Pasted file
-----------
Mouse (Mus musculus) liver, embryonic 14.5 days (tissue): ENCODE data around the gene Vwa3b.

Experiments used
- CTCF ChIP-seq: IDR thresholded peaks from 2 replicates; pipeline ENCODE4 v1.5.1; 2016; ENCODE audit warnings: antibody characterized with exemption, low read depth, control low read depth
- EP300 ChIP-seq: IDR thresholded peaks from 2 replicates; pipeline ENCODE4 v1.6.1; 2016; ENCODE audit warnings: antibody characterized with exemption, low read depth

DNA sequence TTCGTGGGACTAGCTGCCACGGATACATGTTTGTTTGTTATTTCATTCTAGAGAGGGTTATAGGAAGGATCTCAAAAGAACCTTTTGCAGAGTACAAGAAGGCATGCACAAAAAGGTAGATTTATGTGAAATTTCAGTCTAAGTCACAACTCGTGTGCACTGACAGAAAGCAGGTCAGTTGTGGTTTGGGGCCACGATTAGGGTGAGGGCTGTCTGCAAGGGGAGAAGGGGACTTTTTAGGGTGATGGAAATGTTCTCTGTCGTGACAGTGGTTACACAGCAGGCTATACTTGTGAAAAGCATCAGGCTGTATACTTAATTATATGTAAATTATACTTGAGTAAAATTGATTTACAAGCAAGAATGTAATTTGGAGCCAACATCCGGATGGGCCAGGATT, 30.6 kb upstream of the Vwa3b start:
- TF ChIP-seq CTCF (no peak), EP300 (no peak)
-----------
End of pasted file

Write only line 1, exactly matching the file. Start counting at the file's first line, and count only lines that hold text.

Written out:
Mouse (Mus musculus) liver, embryonic 14.5 days (tissue): ENCODE data around the gene Vwa3b.